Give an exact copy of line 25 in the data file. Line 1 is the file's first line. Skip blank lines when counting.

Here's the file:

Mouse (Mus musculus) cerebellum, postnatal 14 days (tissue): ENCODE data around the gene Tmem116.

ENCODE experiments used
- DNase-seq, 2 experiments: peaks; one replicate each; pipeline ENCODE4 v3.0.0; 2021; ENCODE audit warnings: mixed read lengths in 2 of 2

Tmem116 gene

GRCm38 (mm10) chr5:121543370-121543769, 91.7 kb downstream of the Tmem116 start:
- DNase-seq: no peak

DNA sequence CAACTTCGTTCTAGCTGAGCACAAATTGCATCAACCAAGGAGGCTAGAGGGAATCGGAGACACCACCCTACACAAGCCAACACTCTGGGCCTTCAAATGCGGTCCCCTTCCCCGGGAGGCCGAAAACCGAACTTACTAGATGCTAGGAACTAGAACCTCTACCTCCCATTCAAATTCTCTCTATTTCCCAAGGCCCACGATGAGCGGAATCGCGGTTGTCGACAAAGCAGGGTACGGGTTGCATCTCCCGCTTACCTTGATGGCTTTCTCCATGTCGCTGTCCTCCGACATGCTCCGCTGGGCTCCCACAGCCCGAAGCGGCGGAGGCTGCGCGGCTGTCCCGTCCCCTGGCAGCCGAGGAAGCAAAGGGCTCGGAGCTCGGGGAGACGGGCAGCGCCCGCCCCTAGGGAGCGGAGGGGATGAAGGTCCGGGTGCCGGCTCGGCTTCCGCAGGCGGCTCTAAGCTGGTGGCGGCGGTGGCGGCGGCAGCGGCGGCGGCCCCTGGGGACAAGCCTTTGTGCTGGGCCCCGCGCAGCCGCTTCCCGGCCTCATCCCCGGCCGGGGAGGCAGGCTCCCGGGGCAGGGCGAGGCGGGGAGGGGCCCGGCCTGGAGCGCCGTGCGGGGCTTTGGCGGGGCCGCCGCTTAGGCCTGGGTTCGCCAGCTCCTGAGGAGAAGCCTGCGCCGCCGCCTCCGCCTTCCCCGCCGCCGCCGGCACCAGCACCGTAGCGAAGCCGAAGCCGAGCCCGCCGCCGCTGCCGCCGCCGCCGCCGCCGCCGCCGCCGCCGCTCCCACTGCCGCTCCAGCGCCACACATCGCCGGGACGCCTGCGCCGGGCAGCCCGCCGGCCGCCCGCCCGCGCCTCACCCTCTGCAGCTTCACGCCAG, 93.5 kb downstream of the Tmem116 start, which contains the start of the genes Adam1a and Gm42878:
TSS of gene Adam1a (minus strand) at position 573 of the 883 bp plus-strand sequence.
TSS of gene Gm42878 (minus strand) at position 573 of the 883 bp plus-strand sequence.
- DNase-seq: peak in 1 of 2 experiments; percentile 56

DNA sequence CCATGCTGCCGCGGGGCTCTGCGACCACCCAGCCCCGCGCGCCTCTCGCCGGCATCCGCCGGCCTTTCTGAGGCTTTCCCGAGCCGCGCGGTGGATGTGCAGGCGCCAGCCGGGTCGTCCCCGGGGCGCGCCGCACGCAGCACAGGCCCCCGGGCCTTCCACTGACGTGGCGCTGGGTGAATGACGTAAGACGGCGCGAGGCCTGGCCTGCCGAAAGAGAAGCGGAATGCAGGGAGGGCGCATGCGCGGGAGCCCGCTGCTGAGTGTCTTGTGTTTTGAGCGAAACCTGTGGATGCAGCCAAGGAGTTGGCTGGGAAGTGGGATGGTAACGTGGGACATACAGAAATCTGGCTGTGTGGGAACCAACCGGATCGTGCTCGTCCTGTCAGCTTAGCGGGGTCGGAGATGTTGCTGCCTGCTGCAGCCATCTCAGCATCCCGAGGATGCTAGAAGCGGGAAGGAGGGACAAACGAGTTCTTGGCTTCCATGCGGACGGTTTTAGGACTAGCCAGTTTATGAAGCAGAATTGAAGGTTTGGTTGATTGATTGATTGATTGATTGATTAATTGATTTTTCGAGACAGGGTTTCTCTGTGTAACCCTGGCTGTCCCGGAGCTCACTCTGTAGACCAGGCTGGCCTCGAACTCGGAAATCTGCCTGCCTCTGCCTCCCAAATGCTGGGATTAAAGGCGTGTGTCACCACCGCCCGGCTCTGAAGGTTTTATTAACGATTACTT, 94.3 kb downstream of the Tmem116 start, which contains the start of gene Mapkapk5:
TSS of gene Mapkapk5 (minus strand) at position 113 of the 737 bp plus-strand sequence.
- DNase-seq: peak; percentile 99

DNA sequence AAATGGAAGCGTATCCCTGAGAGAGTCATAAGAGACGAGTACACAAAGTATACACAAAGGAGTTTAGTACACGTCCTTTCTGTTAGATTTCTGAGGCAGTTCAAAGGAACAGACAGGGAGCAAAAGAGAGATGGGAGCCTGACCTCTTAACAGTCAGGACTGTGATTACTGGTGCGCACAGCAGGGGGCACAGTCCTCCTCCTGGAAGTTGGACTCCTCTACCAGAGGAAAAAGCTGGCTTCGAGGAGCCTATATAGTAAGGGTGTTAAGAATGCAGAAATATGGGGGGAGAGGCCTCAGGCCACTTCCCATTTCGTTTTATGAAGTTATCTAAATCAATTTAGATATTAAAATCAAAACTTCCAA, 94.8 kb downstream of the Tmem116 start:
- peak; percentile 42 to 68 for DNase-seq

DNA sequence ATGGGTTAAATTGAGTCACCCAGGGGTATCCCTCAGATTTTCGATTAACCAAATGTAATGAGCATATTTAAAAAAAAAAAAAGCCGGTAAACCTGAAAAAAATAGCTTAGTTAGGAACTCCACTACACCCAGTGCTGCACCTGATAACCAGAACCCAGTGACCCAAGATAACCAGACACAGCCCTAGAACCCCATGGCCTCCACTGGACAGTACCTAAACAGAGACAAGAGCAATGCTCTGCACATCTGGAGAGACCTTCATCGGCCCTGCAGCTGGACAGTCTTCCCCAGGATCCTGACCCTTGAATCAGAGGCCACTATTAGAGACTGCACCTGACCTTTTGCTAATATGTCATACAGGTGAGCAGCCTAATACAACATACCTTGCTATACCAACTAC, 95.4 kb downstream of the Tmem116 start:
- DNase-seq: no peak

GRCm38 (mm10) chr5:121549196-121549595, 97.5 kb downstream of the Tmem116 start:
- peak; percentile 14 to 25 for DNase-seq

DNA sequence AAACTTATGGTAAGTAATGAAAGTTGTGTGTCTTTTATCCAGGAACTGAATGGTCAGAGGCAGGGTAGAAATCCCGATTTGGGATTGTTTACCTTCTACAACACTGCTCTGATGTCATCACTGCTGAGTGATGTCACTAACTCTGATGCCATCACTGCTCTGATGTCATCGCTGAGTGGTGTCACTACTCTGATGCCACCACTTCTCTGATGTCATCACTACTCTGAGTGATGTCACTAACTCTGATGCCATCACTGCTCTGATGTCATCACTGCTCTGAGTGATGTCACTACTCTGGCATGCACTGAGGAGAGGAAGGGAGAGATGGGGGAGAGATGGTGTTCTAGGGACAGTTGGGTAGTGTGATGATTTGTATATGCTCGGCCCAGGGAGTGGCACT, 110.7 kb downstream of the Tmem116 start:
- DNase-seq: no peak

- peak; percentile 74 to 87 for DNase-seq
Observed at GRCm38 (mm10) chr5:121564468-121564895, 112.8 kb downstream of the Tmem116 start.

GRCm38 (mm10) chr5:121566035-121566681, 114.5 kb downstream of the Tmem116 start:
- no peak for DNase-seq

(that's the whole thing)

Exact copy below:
- no peak for DNase-seq